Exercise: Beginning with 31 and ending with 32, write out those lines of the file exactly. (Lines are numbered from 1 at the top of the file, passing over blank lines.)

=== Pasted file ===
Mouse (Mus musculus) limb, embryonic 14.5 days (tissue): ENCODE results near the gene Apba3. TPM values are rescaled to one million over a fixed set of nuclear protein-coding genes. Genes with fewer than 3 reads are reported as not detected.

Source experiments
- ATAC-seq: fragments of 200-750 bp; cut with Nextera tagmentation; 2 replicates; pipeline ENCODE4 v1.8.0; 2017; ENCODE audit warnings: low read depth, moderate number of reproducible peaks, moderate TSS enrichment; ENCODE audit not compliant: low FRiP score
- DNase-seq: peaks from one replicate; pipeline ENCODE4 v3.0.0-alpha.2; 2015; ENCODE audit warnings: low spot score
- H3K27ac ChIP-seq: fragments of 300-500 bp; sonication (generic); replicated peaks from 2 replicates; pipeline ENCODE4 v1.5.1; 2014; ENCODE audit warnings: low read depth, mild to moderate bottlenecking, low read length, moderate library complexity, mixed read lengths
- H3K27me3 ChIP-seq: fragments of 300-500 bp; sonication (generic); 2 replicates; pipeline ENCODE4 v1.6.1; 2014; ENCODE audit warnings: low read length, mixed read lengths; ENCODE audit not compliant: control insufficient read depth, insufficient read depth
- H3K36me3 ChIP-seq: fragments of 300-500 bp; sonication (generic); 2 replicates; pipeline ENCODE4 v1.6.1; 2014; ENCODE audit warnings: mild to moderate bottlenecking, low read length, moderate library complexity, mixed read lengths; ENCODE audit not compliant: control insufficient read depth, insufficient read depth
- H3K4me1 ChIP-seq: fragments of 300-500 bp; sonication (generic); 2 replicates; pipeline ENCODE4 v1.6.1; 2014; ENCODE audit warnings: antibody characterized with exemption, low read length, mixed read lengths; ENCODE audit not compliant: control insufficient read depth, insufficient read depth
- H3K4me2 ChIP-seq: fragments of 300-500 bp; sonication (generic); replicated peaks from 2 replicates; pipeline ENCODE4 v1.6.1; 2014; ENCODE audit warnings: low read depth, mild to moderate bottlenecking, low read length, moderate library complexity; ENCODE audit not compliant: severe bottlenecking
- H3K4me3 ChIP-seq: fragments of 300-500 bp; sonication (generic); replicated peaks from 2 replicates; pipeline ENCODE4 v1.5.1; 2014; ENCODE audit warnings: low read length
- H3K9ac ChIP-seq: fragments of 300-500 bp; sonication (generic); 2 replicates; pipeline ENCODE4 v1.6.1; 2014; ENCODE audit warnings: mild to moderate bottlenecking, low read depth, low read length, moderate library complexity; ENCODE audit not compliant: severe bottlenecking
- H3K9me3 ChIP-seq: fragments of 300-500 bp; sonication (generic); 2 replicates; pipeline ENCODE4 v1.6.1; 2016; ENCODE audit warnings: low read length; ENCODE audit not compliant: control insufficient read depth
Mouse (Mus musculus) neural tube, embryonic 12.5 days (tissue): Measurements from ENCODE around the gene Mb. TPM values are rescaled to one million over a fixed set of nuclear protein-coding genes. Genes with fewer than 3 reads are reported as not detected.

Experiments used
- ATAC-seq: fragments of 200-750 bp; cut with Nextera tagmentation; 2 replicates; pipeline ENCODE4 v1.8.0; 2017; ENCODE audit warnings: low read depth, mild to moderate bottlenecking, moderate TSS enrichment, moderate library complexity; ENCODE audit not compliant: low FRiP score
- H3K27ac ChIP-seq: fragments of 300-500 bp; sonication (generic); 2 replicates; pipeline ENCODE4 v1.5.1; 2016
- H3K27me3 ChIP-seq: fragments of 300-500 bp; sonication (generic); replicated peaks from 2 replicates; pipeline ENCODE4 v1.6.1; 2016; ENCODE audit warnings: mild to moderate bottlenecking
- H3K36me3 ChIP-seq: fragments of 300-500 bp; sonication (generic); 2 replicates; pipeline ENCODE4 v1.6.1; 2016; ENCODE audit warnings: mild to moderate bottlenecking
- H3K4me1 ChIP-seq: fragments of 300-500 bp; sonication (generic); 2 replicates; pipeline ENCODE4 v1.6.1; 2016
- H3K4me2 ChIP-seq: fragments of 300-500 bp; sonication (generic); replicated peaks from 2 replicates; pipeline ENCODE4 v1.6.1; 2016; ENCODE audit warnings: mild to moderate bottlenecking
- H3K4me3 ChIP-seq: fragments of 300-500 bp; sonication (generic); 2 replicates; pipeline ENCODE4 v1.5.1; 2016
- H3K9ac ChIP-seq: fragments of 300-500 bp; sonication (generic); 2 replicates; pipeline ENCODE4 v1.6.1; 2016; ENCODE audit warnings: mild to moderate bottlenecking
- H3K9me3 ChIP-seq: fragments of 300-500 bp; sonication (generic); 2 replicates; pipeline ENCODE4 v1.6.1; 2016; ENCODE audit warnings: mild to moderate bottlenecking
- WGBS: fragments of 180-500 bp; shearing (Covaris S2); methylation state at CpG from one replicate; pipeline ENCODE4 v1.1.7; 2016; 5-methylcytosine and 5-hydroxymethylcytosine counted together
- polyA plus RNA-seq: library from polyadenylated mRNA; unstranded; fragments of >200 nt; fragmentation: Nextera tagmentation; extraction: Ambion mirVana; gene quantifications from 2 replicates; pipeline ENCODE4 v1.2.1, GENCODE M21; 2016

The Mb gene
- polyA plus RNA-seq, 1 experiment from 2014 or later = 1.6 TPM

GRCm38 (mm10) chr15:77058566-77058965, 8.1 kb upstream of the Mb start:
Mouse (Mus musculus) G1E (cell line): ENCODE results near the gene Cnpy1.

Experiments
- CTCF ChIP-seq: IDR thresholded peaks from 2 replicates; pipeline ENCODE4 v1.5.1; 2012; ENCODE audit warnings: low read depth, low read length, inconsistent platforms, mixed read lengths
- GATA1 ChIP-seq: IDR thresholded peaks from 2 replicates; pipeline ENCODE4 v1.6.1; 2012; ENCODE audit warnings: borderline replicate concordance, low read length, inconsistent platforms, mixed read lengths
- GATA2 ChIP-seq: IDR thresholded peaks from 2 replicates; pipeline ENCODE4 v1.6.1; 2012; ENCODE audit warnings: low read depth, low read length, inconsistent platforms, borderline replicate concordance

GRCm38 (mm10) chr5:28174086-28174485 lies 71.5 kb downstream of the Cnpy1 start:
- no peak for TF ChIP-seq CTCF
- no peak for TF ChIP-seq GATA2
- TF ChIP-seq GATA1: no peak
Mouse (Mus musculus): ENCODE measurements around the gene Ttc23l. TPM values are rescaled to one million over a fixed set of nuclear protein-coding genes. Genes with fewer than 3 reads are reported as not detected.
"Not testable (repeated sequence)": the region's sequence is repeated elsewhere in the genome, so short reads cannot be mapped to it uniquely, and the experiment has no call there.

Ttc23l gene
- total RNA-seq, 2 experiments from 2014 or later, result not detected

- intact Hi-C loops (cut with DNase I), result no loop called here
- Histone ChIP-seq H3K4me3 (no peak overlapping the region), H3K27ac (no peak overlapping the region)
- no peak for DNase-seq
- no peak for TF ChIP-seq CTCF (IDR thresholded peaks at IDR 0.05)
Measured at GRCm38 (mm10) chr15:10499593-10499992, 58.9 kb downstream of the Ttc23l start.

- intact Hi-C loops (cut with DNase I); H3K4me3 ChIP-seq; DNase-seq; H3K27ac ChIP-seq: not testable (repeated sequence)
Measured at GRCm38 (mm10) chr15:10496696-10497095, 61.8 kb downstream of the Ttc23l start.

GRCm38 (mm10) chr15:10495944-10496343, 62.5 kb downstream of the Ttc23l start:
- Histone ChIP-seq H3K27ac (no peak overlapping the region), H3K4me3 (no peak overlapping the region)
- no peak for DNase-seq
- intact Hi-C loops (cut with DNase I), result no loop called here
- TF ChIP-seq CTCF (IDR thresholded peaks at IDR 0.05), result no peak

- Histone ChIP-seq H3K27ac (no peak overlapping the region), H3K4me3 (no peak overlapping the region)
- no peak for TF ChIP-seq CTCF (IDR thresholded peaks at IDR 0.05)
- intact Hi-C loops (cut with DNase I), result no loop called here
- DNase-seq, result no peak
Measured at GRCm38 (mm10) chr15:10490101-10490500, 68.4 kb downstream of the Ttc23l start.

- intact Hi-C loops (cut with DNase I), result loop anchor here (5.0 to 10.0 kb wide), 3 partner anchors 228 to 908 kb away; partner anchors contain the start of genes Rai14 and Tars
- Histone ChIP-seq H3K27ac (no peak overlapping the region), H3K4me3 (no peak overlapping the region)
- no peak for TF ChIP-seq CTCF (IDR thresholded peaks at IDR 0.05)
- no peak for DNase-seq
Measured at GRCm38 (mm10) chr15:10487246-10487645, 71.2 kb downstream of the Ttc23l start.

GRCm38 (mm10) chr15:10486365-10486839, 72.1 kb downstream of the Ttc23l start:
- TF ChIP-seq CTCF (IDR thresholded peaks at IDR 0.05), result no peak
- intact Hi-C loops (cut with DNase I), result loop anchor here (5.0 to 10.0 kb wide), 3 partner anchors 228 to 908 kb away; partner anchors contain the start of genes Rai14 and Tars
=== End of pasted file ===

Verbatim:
- CTCF ChIP-seq: IDR thresholded peaks from 2 replicates; pipeline ENCODE4 v1.5.1; 2012; ENCODE audit warnings: low read depth, low read length, inconsistent platforms, mixed read lengths
- GATA1 ChIP-seq: IDR thresholded peaks from 2 replicates; pipeline ENCODE4 v1.6.1; 2012; ENCODE audit warnings: borderline replicate concordance, low read length, inconsistent platforms, mixed read lengths